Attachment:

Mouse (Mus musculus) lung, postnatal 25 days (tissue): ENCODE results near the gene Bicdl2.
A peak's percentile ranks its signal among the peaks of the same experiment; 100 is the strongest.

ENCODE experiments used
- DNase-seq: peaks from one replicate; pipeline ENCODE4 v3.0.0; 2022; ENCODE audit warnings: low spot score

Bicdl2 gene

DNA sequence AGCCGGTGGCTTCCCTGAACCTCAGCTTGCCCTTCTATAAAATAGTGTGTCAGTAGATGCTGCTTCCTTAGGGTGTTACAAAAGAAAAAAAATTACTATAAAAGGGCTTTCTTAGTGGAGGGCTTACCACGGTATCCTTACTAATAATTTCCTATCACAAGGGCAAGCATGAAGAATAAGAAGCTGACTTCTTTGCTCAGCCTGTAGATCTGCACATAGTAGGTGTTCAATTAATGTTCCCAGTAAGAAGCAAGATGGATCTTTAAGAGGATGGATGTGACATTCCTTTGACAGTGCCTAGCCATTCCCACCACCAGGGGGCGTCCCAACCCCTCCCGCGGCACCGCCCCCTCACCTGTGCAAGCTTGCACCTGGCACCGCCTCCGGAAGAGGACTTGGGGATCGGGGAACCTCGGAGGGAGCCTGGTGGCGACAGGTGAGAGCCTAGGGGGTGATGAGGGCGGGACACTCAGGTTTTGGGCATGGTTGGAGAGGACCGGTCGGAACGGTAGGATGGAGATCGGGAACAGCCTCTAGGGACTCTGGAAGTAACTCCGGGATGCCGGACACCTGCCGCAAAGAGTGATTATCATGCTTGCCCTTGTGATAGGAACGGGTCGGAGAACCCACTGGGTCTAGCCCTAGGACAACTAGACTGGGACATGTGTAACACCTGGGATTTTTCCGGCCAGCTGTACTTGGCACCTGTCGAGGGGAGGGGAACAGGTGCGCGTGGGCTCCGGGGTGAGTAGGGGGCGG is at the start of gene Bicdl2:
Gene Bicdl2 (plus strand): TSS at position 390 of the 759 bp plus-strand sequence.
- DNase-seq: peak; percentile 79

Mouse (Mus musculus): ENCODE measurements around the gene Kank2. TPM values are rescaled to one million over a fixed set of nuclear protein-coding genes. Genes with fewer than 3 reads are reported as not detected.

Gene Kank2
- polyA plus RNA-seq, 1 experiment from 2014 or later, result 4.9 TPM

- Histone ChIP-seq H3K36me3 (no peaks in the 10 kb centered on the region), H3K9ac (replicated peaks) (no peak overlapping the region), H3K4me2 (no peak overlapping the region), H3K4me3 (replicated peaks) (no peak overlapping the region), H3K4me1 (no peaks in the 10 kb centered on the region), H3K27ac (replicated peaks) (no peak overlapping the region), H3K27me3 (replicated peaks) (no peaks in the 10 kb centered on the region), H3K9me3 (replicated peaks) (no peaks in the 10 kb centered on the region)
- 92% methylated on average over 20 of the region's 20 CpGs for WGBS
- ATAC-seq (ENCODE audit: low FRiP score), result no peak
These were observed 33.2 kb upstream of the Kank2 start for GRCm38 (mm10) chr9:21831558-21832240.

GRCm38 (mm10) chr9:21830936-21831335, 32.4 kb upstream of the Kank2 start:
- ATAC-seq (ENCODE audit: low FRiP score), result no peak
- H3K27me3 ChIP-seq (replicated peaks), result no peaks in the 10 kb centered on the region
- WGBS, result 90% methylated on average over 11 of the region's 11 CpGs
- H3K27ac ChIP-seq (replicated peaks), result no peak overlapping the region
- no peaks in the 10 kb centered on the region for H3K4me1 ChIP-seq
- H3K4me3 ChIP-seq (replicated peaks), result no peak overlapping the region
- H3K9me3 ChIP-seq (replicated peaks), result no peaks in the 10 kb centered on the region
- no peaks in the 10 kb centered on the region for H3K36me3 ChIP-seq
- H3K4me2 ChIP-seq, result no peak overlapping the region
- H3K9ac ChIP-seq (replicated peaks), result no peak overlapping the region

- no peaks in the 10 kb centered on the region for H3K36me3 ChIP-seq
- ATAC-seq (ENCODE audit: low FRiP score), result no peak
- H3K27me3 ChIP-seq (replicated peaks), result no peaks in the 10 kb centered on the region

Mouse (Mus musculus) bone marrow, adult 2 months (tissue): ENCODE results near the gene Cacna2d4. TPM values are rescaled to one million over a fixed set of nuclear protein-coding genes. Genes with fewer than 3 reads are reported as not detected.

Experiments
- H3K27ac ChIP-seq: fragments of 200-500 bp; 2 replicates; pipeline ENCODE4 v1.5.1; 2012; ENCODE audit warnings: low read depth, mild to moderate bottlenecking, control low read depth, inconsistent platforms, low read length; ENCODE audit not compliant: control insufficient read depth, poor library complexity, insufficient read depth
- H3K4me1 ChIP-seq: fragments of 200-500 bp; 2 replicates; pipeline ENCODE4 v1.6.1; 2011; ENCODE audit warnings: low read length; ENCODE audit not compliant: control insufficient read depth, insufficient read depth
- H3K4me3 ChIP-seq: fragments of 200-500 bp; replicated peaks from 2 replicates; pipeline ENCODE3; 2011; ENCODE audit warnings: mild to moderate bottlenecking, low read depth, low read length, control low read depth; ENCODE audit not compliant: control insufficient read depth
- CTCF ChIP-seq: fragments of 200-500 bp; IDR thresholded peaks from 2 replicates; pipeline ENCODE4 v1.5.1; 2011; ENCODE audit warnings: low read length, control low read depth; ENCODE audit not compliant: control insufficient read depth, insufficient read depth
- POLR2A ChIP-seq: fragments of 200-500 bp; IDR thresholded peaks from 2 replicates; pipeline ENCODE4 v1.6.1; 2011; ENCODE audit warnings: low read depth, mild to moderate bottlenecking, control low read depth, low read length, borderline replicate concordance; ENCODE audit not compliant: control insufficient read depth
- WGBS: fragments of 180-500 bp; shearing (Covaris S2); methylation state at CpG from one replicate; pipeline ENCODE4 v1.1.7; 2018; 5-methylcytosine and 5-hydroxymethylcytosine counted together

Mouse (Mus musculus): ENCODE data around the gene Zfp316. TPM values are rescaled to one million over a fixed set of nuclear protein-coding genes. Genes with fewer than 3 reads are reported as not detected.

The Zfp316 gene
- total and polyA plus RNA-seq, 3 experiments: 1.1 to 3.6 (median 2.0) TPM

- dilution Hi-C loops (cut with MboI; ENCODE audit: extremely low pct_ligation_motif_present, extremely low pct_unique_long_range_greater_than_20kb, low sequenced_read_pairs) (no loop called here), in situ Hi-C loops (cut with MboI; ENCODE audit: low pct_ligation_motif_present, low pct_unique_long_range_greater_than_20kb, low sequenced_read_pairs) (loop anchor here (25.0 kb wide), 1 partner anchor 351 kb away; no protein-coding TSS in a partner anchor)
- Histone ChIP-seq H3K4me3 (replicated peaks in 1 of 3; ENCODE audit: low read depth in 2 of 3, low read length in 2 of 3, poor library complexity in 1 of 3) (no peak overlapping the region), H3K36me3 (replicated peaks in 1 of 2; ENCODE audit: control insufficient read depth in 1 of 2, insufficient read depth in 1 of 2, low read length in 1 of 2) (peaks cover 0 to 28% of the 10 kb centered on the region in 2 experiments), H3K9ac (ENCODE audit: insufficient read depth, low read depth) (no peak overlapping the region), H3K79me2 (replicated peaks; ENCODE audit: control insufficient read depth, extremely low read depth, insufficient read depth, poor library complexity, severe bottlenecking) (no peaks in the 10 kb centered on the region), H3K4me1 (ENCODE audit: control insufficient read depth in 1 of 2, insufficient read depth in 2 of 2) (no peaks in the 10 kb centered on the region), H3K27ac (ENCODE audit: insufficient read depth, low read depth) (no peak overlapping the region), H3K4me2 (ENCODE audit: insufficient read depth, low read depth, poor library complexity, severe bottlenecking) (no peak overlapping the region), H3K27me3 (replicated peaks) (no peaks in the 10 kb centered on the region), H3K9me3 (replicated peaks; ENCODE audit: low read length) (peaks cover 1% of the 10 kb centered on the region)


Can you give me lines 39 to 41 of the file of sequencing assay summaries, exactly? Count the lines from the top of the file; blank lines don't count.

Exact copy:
The Zfp316 gene
- total and polyA plus RNA-seq, 3 experiments: 1.1 to 3.6 (median 2.0) TPM

- dilution Hi-C loops (cut with MboI; ENCODE audit: extremely low pct_ligation_motif_present, extremely low pct_unique_long_range_greater_than_20kb, low sequenced_read_pairs) (no loop called here), in situ Hi-C loops (cut with MboI; ENCODE audit: low pct_ligation_motif_present, low pct_unique_long_range_greater_than_20kb, low sequenced_read_pairs) (loop anchor here (25.0 kb wide), 1 partner anchor 351 kb away; no protein-coding TSS in a partner anchor)